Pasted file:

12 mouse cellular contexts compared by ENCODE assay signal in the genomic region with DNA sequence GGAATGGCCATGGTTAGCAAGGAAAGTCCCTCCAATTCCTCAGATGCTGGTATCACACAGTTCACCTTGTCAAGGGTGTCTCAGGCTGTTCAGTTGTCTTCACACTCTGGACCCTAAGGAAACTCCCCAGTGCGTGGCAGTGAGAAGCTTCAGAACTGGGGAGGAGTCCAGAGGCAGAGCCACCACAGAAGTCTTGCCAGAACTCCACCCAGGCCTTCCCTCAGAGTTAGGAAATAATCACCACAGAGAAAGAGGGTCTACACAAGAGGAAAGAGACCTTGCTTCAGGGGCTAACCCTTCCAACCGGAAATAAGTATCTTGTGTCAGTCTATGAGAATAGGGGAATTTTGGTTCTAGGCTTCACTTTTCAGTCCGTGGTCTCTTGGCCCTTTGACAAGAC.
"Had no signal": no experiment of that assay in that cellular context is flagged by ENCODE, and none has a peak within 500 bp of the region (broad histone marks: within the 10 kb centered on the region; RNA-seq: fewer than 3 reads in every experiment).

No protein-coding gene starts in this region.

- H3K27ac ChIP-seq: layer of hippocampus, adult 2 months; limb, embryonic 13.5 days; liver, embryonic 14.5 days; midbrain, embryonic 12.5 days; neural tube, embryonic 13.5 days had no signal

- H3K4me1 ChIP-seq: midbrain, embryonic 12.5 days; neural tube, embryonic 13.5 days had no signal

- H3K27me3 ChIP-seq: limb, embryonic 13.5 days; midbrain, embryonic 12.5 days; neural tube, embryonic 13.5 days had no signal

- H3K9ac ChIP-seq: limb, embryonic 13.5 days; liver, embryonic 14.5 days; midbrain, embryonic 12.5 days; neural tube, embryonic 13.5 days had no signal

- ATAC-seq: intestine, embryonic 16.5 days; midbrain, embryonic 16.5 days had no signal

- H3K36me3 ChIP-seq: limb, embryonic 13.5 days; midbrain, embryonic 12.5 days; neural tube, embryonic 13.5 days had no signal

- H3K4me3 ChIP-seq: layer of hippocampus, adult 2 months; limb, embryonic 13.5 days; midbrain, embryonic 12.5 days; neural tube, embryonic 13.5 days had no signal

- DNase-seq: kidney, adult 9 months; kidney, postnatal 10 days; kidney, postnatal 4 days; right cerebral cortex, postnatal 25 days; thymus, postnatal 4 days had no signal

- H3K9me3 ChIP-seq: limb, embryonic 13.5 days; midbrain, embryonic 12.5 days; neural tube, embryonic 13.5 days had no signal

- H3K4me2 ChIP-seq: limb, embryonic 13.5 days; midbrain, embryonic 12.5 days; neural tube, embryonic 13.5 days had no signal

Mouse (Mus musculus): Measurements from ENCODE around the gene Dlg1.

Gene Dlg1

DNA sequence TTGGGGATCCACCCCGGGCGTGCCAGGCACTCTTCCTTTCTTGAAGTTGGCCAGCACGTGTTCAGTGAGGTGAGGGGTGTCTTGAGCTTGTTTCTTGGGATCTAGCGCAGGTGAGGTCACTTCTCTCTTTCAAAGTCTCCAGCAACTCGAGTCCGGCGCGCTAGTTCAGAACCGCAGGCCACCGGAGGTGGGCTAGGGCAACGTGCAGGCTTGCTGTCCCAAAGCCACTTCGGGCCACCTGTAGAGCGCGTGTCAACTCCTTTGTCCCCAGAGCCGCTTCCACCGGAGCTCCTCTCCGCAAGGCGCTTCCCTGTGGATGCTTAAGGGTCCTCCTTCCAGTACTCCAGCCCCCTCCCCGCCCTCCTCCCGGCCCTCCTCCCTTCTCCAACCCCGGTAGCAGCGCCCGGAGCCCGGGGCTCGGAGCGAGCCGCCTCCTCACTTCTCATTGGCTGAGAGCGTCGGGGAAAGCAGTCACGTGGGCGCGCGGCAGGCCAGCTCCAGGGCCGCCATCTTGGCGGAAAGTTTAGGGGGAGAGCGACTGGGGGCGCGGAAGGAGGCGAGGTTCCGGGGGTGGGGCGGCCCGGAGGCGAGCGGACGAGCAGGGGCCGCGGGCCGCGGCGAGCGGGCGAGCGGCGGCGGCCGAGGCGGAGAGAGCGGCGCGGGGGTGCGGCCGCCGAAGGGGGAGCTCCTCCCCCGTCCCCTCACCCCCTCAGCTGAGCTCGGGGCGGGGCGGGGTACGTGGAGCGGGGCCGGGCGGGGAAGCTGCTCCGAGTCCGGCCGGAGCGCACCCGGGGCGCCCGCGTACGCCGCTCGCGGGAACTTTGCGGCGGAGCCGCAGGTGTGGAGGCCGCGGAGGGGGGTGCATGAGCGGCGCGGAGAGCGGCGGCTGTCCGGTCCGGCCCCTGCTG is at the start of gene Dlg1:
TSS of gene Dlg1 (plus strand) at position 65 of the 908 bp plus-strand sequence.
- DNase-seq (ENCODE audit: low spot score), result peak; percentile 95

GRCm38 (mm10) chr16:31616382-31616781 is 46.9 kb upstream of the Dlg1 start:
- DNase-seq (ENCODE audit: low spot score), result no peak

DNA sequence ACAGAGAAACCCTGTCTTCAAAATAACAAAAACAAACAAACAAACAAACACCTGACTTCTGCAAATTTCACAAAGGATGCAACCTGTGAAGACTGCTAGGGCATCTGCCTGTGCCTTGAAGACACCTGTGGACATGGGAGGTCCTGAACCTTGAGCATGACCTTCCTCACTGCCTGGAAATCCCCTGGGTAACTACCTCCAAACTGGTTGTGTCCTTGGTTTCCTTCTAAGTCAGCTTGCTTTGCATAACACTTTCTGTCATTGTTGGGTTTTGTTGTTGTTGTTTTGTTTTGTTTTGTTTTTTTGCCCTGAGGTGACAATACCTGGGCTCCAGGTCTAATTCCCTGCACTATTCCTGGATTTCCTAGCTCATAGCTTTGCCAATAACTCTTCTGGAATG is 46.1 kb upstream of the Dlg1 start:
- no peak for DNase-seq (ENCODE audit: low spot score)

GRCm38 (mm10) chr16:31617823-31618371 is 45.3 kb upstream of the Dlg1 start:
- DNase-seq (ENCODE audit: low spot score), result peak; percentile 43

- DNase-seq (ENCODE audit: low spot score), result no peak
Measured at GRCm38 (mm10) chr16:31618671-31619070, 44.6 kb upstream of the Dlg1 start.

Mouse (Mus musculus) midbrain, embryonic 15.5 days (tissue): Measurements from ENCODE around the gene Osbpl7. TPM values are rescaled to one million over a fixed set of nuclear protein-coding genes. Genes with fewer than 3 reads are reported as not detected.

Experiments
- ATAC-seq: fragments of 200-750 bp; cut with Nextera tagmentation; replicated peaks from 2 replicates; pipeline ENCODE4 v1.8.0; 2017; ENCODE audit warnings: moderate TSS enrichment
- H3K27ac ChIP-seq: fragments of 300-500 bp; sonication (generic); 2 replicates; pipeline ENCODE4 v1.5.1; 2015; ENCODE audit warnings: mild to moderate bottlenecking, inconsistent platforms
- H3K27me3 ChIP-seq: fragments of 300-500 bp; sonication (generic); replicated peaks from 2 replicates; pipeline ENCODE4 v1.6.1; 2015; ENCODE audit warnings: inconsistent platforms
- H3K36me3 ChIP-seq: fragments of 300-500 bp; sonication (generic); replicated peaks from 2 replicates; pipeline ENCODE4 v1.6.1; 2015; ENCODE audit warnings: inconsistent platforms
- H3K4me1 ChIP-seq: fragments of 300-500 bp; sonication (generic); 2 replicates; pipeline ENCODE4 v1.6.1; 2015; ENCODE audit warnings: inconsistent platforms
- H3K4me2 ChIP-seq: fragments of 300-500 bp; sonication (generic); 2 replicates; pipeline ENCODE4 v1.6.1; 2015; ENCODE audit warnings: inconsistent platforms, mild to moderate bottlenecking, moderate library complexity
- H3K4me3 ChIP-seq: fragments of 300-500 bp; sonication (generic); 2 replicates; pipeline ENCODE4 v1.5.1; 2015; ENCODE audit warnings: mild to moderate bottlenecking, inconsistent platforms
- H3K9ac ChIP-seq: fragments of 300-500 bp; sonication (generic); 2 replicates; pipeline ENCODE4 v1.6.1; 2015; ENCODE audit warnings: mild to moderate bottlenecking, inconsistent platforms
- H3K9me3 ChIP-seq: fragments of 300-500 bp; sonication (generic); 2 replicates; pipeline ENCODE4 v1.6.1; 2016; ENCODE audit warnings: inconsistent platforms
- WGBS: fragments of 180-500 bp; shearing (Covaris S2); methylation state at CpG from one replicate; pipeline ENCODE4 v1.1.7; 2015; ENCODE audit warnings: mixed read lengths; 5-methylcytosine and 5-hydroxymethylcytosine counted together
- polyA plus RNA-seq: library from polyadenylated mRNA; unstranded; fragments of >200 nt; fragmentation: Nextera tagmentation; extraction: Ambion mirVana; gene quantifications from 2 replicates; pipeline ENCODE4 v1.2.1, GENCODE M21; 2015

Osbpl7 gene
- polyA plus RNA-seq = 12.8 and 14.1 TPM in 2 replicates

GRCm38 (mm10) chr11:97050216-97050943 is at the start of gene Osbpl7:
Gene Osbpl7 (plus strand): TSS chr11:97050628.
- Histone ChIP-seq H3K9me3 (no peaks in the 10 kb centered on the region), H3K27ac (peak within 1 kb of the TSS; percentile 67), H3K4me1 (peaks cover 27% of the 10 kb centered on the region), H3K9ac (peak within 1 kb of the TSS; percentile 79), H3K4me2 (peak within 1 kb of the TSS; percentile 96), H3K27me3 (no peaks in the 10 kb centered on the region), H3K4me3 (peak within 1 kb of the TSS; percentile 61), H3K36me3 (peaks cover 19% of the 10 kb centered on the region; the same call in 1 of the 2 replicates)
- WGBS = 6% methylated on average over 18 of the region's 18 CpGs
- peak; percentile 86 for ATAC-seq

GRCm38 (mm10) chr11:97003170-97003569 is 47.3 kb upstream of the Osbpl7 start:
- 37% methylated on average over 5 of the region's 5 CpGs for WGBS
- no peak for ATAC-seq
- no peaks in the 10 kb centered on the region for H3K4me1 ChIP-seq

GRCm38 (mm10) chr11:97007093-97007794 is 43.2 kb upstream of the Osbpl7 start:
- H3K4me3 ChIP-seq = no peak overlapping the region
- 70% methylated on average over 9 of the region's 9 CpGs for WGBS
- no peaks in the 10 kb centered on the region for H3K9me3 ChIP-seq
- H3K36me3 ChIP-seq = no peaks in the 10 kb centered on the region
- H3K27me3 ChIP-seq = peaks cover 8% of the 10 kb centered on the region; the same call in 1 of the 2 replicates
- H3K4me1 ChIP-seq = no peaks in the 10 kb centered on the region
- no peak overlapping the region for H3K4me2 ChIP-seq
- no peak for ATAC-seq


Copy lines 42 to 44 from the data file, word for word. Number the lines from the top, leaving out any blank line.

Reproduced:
GRCm38 (mm10) chr11:97050216-97050943 is at the start of gene Osbpl7:
Gene Osbpl7 (plus strand): TSS chr11:97050628.
- Histone ChIP-seq H3K9me3 (no peaks in the 10 kb centered on the region), H3K27ac (peak within 1 kb of the TSS; percentile 67), H3K4me1 (peaks cover 27% of the 10 kb centered on the region), H3K9ac (peak within 1 kb of the TSS; percentile 79), H3K4me2 (peak within 1 kb of the TSS; percentile 96), H3K27me3 (no peaks in the 10 kb centered on the region), H3K4me3 (peak within 1 kb of the TSS; percentile 61), H3K36me3 (peaks cover 19% of the 10 kb centered on the region; the same call in 1 of the 2 replicates)